October 01, 2014
By Alex Glomset
Indigenous and Afro-Indigenous rights have always been a contentious issue in many parts of Latin and South America including Venezuela, and though progress has made on several fronts, there are still concerns that equal rights are not being given to these groups. In the September 2014 review of Venezuela by the UN Committee on the Rights of the Child, several of these issues surrounding Indigenous and Afro-Indigenous children’s rights were addressed.
Firstly, the committee in accordance with General Comment no. 5 (2003) on general measures of implementation of the convention, urged the delegation of Venezuela to complete and implement its data collection system (SIENNA), as a means of analyzing the situation of all children in Venezuela. The committee asked for this data collection system to be disaggregated by age, sex, geographic location, urban and rural areas, ethnic, Indigenous and Afro-descendant origin, and socio-economic background.
The committee applauded the delegation of Venezuela on their recent implementation of the Law against Racial Discrimination (2011) as well as other laws whose aims are to better the rights of Indigenous Peoples in Venezuela. However, the committee was concerned that these laws have not translated into greater protection for children of all backgrounds from discrimination.
In accordance with General Comment no. 12 (2009) on the rights of the child to be heard, the committee urged the delegation of Venezuela to develop a comprehensible strategy to promote the participation of children in all spheres of life. This includes supporting and financing a monitoring mechanism to ensure that the rights and needs of boys and girls particularly those from Indigenous, Afro-descendent origins, disabilities, and LGBTI, are heard.
In terms of Civil Rights and Freedoms stated in articles 7,8, and 13-17, the committee encouraged the delegation of Venezuela to adopt measures that would ensure that newborn children are registered at birth regardless if their parents are unregistered themselves. The committee noted that the lack of information provided in regard to the number of undocumented children as well as the causes of children being unregistered was concerning.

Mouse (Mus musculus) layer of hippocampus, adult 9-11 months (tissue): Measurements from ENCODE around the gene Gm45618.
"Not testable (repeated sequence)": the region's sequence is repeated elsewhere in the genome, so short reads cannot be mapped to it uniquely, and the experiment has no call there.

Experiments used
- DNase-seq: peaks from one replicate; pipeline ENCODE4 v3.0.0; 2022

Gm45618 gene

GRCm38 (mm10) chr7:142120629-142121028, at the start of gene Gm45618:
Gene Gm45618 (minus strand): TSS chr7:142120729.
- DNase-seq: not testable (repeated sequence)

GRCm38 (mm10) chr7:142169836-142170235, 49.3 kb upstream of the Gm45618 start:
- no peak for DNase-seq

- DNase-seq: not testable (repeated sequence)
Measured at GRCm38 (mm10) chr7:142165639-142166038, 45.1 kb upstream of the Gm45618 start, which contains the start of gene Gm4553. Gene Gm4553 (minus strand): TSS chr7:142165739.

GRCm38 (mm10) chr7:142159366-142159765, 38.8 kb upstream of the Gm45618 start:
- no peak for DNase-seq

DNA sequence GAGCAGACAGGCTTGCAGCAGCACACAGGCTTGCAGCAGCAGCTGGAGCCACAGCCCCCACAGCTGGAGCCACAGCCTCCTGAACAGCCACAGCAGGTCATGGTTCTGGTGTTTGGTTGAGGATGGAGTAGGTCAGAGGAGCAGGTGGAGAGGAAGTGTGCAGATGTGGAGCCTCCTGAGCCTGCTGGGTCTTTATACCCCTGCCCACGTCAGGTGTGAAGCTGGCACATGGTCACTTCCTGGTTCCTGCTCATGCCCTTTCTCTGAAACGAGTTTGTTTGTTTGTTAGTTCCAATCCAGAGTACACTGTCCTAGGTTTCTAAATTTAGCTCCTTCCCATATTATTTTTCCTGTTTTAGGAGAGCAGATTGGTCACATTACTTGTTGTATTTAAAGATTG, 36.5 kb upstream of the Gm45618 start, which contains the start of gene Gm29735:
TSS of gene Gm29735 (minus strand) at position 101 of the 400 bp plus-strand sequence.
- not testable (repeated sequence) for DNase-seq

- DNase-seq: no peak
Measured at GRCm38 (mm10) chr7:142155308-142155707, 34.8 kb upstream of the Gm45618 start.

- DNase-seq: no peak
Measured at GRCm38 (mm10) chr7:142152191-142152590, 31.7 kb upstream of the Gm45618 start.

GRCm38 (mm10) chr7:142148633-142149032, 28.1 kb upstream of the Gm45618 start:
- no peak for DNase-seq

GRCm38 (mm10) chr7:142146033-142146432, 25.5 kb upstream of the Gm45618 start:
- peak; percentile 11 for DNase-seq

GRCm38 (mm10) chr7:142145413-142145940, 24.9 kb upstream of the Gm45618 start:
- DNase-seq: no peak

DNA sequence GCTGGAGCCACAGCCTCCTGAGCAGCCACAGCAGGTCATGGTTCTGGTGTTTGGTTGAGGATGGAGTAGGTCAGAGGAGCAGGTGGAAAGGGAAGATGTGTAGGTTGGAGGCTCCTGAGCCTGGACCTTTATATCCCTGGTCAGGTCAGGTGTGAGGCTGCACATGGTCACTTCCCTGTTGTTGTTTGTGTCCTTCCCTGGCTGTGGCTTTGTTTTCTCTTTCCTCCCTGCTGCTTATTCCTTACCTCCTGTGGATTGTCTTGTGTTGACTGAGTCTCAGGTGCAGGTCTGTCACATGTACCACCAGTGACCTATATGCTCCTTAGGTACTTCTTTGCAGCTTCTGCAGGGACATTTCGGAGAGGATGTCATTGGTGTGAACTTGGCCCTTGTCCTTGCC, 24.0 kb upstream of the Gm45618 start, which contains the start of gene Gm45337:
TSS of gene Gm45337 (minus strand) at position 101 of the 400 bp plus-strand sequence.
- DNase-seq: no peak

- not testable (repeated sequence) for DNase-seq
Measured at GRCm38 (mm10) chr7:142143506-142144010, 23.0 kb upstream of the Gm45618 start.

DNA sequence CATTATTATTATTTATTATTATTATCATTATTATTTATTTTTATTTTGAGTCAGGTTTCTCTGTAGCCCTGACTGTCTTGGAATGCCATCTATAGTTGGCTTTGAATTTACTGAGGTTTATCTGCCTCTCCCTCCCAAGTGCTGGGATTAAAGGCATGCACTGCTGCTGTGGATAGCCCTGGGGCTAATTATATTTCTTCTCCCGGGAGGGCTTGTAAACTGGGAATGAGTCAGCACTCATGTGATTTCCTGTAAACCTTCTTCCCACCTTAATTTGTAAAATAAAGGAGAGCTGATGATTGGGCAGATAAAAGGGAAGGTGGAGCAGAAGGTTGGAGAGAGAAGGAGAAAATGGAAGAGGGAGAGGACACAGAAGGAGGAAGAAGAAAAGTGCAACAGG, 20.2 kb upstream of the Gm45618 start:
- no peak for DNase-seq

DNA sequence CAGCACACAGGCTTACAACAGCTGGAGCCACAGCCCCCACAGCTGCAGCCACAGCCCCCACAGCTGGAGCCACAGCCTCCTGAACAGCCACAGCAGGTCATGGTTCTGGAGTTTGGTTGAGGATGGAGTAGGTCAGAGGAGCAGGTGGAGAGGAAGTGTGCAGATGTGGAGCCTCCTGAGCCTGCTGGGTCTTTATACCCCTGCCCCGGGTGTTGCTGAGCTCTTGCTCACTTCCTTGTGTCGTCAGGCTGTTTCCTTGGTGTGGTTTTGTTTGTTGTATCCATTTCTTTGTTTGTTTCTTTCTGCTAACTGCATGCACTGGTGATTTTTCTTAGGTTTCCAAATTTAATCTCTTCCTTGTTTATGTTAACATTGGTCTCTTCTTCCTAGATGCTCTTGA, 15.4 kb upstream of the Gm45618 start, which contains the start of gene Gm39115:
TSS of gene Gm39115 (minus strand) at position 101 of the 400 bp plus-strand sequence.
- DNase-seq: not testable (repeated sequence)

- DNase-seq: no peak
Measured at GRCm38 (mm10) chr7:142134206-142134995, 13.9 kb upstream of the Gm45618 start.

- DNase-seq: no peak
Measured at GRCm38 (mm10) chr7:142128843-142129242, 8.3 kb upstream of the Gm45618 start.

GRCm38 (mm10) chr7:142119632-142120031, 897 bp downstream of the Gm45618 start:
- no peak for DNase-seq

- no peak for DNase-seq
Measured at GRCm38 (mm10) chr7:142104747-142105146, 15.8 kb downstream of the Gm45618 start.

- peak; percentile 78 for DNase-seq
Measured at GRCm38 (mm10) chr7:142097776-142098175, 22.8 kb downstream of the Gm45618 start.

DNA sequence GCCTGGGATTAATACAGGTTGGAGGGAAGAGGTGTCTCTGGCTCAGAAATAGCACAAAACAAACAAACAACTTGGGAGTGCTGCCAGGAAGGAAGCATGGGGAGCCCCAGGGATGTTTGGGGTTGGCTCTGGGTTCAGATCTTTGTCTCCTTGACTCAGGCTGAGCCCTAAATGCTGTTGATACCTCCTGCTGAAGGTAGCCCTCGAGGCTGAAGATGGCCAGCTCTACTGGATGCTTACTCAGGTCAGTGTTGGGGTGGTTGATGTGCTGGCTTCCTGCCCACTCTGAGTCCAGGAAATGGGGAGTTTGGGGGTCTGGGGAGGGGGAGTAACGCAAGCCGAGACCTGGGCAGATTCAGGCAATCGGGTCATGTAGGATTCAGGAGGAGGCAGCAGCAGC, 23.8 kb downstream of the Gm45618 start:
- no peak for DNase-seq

The committee noted the progress made towards achieving better quality education for all children, specifically those in rural areas and identify as Indigenous or Afro-descendants. However, the committee remained deeply concerned about the access to adequate education in many rural areas of Venezuela particularly for the groups aforementioned. The committee also reiterated the goals of General Comment no. 1 (2001), on the aims of education, specifically to urge the Venezuelan delegation to adopt measures to prevent children in rural areas from dropping out of school. Their comments referenced the large drop out rates of Indigenous and Afro-descendent children from schools in rural areas, as well as to encourage pregnant girls and adolescent mothers to continue their education.
**These excerpts were taken from the Concluding Observations of the Committee on Rights of the Child review of Venezuela, which can be found here: http://tbinternet.ohchr.org/_layouts/treatybodyexternal/Download.aspx?symbolno=CRC%2fC%2fVEN%2fQ%2f3-5%2fAdd.1&Lang=en